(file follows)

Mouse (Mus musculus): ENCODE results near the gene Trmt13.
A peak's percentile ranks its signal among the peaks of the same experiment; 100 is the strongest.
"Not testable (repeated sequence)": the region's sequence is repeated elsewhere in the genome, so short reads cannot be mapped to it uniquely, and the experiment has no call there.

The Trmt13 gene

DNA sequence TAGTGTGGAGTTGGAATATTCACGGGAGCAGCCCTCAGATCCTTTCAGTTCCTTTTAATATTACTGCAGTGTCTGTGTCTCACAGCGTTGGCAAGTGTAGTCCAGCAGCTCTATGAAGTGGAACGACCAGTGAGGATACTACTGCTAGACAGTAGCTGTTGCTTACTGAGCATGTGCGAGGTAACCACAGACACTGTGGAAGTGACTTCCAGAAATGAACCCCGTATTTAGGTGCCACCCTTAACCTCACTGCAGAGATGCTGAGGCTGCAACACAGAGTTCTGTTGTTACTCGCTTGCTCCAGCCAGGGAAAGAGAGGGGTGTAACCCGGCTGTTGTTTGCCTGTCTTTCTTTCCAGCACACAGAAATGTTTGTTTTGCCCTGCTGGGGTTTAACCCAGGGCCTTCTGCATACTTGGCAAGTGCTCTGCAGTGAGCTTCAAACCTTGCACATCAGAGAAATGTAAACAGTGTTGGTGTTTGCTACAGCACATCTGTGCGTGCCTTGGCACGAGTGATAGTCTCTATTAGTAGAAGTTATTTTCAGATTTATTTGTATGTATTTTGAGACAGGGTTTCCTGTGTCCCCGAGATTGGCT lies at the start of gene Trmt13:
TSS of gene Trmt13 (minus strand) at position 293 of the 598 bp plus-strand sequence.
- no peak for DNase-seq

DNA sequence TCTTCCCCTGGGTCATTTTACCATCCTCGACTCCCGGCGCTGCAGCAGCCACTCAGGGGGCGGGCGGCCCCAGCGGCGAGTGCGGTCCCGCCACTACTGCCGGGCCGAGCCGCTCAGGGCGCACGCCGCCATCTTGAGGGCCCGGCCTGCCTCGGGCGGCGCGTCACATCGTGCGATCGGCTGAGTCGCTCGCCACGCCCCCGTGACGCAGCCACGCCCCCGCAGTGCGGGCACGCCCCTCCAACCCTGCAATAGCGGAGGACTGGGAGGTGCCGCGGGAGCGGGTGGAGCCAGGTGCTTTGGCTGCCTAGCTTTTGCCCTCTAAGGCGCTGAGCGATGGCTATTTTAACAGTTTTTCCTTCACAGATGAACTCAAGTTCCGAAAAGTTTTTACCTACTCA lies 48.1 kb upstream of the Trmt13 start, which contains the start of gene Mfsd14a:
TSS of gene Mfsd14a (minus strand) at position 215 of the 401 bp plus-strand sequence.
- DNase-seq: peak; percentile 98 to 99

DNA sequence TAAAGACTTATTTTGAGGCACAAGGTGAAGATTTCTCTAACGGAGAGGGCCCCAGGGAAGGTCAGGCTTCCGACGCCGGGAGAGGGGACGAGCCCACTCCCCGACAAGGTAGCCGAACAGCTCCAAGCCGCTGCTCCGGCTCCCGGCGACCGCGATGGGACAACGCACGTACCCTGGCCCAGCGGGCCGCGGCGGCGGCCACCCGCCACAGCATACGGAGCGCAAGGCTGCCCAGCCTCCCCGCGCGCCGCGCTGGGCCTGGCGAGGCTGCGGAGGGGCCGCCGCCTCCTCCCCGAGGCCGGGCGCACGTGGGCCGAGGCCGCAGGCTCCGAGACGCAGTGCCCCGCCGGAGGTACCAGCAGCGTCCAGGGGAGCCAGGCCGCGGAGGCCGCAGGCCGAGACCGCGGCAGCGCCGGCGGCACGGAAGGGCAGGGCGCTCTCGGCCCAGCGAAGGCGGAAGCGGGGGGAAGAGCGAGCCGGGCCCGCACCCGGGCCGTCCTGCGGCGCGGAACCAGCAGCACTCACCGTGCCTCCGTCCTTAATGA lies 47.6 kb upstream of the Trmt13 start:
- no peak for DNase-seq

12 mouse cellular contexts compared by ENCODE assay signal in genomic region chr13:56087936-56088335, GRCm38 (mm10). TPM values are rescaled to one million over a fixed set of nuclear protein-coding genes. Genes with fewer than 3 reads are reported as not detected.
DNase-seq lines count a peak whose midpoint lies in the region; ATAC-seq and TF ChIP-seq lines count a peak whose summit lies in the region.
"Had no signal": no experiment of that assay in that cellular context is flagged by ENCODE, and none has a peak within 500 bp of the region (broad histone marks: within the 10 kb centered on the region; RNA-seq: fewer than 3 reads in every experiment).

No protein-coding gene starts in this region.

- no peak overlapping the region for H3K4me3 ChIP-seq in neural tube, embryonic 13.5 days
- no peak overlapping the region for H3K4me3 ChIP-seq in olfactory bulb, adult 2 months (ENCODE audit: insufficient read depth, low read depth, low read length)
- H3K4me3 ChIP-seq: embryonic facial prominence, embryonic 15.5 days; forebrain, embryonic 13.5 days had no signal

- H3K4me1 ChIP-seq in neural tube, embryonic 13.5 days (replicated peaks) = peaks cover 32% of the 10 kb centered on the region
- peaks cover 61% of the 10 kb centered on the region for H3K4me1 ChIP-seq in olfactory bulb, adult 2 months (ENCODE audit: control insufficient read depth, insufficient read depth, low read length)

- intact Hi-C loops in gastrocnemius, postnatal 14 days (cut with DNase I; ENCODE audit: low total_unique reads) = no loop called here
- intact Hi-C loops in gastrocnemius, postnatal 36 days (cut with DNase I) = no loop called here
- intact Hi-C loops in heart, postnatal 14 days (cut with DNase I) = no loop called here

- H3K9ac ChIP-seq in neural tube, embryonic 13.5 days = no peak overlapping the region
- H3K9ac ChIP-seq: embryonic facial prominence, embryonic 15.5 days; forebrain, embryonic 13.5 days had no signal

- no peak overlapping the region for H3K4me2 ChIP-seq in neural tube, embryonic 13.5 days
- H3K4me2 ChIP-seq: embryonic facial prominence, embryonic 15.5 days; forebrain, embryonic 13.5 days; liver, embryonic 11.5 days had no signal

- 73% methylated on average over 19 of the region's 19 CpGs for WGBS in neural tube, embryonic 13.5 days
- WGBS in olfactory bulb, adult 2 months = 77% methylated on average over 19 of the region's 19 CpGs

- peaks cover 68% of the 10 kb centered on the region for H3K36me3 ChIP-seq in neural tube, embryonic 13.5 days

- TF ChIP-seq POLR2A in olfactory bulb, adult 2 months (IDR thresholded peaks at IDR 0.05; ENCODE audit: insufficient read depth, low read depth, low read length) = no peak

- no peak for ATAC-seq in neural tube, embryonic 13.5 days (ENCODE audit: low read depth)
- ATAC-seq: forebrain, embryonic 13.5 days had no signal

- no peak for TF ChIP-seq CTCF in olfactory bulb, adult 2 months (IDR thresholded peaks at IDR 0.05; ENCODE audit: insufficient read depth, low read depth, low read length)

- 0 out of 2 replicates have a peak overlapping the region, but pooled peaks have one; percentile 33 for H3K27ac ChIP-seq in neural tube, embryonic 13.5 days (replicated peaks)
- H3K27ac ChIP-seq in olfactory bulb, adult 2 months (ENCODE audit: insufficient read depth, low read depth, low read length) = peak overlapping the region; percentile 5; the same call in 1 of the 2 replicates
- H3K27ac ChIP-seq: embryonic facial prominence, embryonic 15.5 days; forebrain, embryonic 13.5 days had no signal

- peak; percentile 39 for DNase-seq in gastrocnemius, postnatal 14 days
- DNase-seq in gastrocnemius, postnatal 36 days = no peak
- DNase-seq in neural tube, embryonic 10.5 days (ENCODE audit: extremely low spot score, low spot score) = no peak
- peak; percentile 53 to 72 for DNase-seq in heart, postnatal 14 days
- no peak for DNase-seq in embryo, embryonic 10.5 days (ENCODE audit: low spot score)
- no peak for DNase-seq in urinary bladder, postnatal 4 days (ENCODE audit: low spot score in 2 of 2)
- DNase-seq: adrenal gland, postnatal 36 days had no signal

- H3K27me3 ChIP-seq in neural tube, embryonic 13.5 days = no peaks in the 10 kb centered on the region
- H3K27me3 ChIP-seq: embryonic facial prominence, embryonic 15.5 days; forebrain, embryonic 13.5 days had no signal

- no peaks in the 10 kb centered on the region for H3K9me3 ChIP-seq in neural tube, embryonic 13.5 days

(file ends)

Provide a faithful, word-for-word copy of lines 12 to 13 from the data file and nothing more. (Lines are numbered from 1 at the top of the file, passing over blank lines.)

- no peak for DNase-seq

12 mouse cellular contexts compared by ENCODE assay signal in genomic region chr13:56087936-56088335, GRCm38 (mm10). TPM values are rescaled to one million over a fixed set of nuclear protein-coding genes. Genes with fewer than 3 reads are reported as not detected.